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Douglas County

Members of the Ku Klux Klan in Mississippi said they're heading to Douglas County this weekend. It's to protest a judge's prison sentence for two people there this week.

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Kayla Norton and Jose Torres will each serve several years in prison for disrupting a black child's birthday party in 2015. They made armed threats, said racial slurs and waved the Confederate battle flag.

A Georgia judge sentenced two people to lengthy prison terms for their role in the disruption of a black child's birthday party with Confederate flags, racial slurs and armed threats.

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Jose Ismael Torres, 26, will spend 13 years in prison; Kayla Rae Norton, 25, is to serve six years, Atlanta news outlets report.

Both wept as the sentences were handed down Monday in Douglas County, west of Atlanta.

"Their actions were motivated by racial hatred," said Superior Court Judge William McClain.

Members of a group that supports the Confederate battle flag have been indicted in Douglas County.   Respect the Flag members allegedly disrupted an African-American boy's birthday party in July. On Monday, Douglas County District Attorney Brian Fortner announced that a grand jury had indicted 15 participants Friday. They face charges for "terroristic threats" and violations of Georgia's Street Gang Terrorism and Prevention Act. Two of the 15 also face charges for battery.

Google will expand in Douglas County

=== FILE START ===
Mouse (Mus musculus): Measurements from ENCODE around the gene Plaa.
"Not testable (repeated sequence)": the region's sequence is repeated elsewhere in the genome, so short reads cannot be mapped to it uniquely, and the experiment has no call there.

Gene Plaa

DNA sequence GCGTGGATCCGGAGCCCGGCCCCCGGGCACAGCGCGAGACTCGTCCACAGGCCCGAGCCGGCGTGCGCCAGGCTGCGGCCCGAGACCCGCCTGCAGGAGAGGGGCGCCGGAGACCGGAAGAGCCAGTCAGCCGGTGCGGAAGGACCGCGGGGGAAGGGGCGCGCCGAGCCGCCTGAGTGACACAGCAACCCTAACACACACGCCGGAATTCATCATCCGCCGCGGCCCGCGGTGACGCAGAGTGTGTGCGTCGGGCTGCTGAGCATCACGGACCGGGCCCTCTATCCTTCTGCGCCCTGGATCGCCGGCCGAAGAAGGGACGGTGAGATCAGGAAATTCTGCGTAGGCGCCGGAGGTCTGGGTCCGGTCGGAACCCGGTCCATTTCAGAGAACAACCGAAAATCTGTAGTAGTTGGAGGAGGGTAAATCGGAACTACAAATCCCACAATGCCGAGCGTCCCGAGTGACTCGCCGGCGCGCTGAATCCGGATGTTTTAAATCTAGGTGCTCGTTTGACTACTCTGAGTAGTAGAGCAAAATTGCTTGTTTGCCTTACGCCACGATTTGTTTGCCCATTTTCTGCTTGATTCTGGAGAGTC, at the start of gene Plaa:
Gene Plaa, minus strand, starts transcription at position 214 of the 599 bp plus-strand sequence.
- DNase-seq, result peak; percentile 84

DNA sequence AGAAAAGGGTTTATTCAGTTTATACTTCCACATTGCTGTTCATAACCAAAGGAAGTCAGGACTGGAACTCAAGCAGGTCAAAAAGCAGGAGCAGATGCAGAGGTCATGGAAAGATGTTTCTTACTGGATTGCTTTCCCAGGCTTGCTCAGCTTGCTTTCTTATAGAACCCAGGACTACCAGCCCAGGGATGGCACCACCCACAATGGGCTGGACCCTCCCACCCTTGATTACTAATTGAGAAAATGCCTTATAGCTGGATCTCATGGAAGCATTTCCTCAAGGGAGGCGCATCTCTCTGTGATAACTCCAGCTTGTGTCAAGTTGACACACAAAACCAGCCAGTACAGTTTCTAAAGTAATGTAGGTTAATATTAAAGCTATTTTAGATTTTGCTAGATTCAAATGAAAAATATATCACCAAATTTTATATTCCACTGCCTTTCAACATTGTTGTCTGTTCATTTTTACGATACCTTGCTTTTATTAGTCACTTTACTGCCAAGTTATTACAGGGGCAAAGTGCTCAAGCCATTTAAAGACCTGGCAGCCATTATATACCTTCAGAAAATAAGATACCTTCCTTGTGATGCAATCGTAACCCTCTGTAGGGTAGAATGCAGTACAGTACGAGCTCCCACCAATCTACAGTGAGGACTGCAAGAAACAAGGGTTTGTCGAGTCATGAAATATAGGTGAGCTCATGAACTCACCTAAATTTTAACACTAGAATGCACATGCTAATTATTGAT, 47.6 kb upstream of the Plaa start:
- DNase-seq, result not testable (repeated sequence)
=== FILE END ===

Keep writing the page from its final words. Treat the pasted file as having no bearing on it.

Stephanie Lennox / WABE

Google announced it's adding a new $300 million data center next to an existing one in Douglas County.

At the groundbreaking in Lithia Springs on Tuesday, Gov. Nathan Deal said companies are looking at Georgia specifically because of Google’s growth in the state.

“They need to be able to have that connectivity," Deal said. "So it gives us the availability to be an international [state] even more so than we have been in the past.”

Google says it will add 25 new full-time jobs and construction of the building is expected to be complete in 2016.

VA Department of Transportation /

Speed limits are increasing on sections of some major roads and interstates in metro Atlanta.

Last year, state lawmakers set the maximum highway speed limit in urban areas to 70 miles per hour.

So the Georgia Department of Transportation spent months studying where it could safely increase the speed limits. 

“We’re really just bringing these speed limits in harmony with what motorists are doing and so we’re really helping them out in the long run," says GDOT spokeswoman Natalie Dale. "Hopefully less speeding tickets for them.”